While Narendra Modi is the talisman of his party, it is still not certain if he can claim this space among the people of India, says Seema Mustafa.
The votes have been cast and the results are awaited. The exit pollsters are out with their predictions giving sufficient fodder for the 24-hour television news channels to chew on.
There is little attempt by the media to judge the situation for itself, by sending out reporters into the field, and making sense of the nonsense that seems to have replaced the business of news gathering entirely.
Reporters no longer mix with the common man and try to find answers to basic questions as to why polling was so high in states like New Delhi, who were the new voters, why were they so mobilised, and then if possible, who did they vote for.
This would reveal trends and give an insight into the voters's minds that would prove valuable in analysing the election results.
But no, this is no longer is how news is collected and understood. We want quick fix solutions, and in this desperate competitiveness, want answers even before the votes have been counted.
Any serious journalist will point out that all that is possible before the counting is a sense of the trends, the voting patterns of certain sections like the youth who seem to have taken enthusiastic part in polling in Delhi, and a general idea of the issues that worked, and those that did not.
As a result, the predictions in closely fought contests such as Delhi and Chhattisgarh, the margins of error remain real, but instead of warning of this and discussing the reasons for the close contest, the media takes the easy way out by presenting pre-poll results as a virtual fait accompli.
It is important thus, to point out a few trends that seem to be emerging from the elections at this stage. One, while Bharatiya Janata Party leader Narendra Modi is the talisman of his party, it is still not certain whether he can claim this space insofar as the people of India are concerned.
Despite his whirlwind, highly publicised campaigns across the states, he has not been able to generate a wave where all else is vanquished, as clearly the BJP was hoping for.
The contests remain real and fairly tough in states like Delhi and Chhattisgarh, with the Congress registering a mark even in Madhya Pradesh where the BJP seems to be ahead. It is also clear that the state leadership counts for a great deal, and if the voters stay with the BJP in MP it will be largely of the work done by Chief Minister Shivraj Singh Chouhan there.
In Rajasthan, the vote seems to be favouring the BJP's Vasundhara Raje who by all accounts has been camping there, and working hard to swing the tide against incumbent Ashok Gehlot. Modi might have been an add on, but certainly not the vote swinger in these states.
This becomes apparent when the answer to the question: Would the BJP have secured Madhya Pradesh and Rajasthan without Modi, becomes a 'yes'.
More so because of the inability of the Congress to provide an effective opposition in the five years of BJP rule in Madhya Pradesh, and the party's failure to provide good governance in Rajasthan.
Chhattisgarh seemed at one stage to be favouring the Congress, according to reports from journalists who had actually travelled in the state. The neck to neck battle is registered by the exit polls and even if the BJP carries the day at the end, a close fight will again stand testimony to the fact that Modi was not able to generate a wave in the party's favour in this state as well.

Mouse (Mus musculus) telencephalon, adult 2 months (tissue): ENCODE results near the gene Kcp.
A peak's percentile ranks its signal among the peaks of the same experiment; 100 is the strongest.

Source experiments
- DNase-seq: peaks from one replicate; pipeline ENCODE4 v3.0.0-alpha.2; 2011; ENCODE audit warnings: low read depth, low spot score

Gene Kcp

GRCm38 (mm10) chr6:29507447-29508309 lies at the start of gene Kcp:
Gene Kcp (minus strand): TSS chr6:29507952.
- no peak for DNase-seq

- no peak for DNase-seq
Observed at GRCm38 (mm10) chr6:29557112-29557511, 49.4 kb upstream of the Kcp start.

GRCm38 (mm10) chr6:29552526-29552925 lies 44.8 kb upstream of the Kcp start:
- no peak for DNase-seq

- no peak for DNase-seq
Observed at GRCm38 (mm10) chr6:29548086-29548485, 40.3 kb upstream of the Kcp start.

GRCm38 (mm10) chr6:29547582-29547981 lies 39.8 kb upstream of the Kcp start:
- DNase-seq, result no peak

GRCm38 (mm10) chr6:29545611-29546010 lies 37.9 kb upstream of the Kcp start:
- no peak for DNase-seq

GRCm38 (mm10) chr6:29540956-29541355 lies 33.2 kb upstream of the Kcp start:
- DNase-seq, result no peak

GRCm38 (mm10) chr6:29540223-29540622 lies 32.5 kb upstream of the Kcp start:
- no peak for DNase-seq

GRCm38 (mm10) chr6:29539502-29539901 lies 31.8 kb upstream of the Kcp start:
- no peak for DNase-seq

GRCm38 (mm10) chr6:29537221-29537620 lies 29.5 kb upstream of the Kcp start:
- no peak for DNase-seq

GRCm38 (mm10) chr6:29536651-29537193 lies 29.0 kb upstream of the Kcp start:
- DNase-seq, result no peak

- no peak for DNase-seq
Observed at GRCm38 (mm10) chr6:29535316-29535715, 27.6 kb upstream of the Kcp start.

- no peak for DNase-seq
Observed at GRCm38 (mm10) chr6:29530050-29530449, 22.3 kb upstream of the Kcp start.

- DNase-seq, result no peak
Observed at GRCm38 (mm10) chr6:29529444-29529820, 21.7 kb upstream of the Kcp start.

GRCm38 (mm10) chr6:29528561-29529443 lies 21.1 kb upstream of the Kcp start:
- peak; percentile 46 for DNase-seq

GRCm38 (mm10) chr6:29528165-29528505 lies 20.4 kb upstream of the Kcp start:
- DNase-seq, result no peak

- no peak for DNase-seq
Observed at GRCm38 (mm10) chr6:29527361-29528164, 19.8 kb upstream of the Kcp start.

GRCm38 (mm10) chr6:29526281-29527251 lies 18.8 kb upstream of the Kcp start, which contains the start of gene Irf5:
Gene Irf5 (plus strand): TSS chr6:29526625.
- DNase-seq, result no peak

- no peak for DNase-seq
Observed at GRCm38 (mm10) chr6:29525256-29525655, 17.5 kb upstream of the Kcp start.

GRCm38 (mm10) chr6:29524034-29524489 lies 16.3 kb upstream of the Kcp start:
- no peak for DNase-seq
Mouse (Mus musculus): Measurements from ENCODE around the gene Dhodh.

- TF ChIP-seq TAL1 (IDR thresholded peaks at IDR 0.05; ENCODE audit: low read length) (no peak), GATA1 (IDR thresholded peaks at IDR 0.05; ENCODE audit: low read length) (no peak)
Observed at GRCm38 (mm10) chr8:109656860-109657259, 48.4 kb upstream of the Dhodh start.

The voters are now too seasoned to be enthused by magic wands, and clearly cast the vote with considerable thought and consideration. If the contest is as close as predicted, it can go either way when the results come out.
Delhi became the most interesting battlefield in these polls, simply because it broke away for the first time since its inception as a state from the Congress versus BJP pattern.
The emergence of the Aam Aadmi Party has been particularly significant for a city that has always decried third alternatives, with the middle and upper-class actually rooting for a two party system at the Centre.
The scepticism with which Arvind Kejriwal and his rag-tag band of supporters were regarded by the city seemed to turn into overwhelming support as polling day approached. The BJP and the Congress, that were dismissive of the new party, started taking it seriously when it became apparent that it was eating into both their votes.
The slum dwellers moved away from the Congress towards the AAP while the youth embraced the new party with visible enthusiasm.
This became a groundswell on the day before polling, making it clear that the party was going to be a major factor in the polls as the support had increased, and not shifted as many had expected.
The party may or may not win elections, but if it gets a sizeable share of the seats as seems more than likely, it will carry several messages.
One, middle-class Delhi is looking at change and governance, and is fed up with both the Congress and the BJP despite their 'stability' appeal.
Two, there is a mood even amongst the more exclusive middle-class to give a third party a chance.
Three, Modi might have to re-think his strategy as clearly he has been unable to generate a wave in what he regarded as his key constituency, the middle-class.
Four, there is undeclared zero tolerance for corruption within the electorate that is fed up with price rise and non-governance.
And last, if Delhi fails to be moved by its two favourite political parties like the BJP and the Congress, the future of these two in states with more efficient regional parties remains under a big question mark.